A methamphetamine lab, an outbreak of anthrax and a hazardous material spill are all possible scenarios locally.
Time is of the essence when responding to a hazardous material incident. Acting quickly helps to eliminate potential exposure of harmful materials to both the public and environment at large, said Colorado State Patrol HAZMAT technician Travis Randolph.
“Without the training, we would have to wait for a certified team to show up,” Randolph said. “The next closest team is in Durango.”
Randolph worked with the Cortez Fire Protection District last week to recertify the department’s HAZMAT responders.
“Cortez is a major hub of hazardous materials coming into Southwest Colorado,” he said.
On average, close to 1,000 truckers transport their loads through Cortez along U.S. 160 and U.S. 491 every 24 hours. Up to 150 of those trucks carry a HAZMAT load, mostly contain gasoline, diesel or propane.
The greatest lesson to teach a HAZMAT responder is “stay back and identify,” explained Cortez Fire Protection District Chief Jeff Vandevoorde. He added knowing what gas, liquid or solid hazardous material is on scene and ensuring enough manpower is available to properly clean up a site are crucial.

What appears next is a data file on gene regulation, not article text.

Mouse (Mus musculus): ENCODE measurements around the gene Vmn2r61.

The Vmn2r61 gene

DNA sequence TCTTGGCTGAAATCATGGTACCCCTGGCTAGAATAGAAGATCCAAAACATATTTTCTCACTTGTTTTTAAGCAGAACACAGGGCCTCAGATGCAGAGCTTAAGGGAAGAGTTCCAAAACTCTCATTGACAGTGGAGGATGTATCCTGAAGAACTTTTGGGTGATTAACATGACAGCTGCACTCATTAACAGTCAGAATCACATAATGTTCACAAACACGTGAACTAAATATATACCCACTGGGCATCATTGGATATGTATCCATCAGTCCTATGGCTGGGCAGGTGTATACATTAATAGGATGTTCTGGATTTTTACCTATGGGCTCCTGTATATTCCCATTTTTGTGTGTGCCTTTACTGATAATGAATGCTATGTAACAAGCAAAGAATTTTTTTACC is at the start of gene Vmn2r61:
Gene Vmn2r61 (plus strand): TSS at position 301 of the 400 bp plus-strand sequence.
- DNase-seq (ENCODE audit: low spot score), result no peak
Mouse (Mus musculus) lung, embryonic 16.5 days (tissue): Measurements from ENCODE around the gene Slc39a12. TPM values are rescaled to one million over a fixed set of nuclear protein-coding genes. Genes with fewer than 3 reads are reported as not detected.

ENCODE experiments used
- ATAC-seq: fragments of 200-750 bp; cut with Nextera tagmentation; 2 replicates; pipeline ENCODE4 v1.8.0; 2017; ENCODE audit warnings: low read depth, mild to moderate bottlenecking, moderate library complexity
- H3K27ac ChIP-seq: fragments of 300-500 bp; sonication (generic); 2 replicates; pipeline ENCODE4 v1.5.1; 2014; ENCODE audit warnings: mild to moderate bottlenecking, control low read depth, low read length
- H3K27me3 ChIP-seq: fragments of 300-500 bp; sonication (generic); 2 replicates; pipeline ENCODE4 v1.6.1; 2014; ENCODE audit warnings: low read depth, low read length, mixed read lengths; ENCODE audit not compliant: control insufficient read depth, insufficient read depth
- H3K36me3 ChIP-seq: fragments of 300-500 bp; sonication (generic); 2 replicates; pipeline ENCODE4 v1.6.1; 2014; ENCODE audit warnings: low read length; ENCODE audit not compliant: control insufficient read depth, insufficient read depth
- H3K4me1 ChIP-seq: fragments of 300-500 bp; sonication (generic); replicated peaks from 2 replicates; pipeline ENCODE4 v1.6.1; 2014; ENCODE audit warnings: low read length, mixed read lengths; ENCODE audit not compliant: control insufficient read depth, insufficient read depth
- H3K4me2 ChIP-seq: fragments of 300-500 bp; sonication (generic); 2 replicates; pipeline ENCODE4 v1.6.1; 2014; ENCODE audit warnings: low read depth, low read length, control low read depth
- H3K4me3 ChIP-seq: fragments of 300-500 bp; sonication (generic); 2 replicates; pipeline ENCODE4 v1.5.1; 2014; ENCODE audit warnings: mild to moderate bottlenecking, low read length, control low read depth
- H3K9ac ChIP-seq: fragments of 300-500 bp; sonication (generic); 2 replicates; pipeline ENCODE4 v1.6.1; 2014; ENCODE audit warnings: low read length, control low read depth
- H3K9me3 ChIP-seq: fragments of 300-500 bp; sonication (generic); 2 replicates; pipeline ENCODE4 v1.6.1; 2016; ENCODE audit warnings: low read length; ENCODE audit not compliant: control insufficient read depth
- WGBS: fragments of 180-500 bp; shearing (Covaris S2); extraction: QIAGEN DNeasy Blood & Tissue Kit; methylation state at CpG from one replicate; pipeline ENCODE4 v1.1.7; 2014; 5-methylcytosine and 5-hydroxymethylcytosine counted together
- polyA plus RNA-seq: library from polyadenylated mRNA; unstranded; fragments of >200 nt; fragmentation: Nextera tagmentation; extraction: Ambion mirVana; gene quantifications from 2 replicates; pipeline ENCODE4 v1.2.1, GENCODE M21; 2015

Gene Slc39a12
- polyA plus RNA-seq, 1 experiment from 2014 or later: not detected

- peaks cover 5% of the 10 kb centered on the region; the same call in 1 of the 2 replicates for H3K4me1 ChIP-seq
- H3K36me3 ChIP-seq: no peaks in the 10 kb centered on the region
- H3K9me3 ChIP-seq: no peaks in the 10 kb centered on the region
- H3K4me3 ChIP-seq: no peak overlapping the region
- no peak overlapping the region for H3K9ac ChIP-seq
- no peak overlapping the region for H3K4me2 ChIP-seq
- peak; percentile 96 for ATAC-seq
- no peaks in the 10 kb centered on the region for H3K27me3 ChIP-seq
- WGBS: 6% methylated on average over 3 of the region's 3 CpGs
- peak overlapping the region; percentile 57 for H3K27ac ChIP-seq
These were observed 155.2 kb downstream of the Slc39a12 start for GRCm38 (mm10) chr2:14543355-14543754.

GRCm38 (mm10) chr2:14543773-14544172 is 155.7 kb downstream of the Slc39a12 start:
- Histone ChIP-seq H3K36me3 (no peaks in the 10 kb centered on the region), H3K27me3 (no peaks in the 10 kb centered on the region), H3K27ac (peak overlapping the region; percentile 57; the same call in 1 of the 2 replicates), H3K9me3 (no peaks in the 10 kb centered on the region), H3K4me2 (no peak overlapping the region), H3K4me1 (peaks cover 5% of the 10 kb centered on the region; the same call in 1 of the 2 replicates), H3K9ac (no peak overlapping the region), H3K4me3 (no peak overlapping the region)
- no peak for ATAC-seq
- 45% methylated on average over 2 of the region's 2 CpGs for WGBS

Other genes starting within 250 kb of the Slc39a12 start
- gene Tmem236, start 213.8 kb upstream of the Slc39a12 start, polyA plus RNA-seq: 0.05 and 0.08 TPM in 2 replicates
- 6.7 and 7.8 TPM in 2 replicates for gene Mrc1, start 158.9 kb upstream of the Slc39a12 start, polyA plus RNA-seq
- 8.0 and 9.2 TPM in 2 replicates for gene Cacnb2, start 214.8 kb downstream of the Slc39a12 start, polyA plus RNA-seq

“There are hundreds of different types of scenarios that you could run into,” he said. “It’s so easy to get into a situation and become a victim yourself.”
One line of defense for responders is an $800 blue tarp type suit with a plastic shield over the face. The suits can only be worn once.
Another safety precaution is communication.
“You have to know who you’re working with,” Randolph said. “Hand signals and body language are key.”
A group of about a dozen Montezuma-Cortez High School students also participated in the HAZMAT training last week.
“The students really enjoyed and learned from the opportunity to put on the suits and practice with the HAZMAT props,” said Lori Mott, Colorado’s Career Technical Education Teacher of the Year.
In addition to being a high school teacher, Mott is also a volunteer firefighter. She loves the physical and mental challenges firefighting affords, which takes her out of her own comfort zone, she said.
“You never know what kind of call you are going to go on,” Mott explained.
Mott has taught fire science, first responder and community emergency response courses for the past seven years at the Montezuma-Cortez High School.
“The students love the hands on experiences,” she said. “They get to work with actual fire fighters.”
The training in high school helps prepare students for a number of potential careers while earning college credit at the same time. Many students who have previously graduated now serve as volunteer fire fighters across Montezuma County.
“We’re not only training students for a career, but we’re also teaching them to serve their community,” Mott said.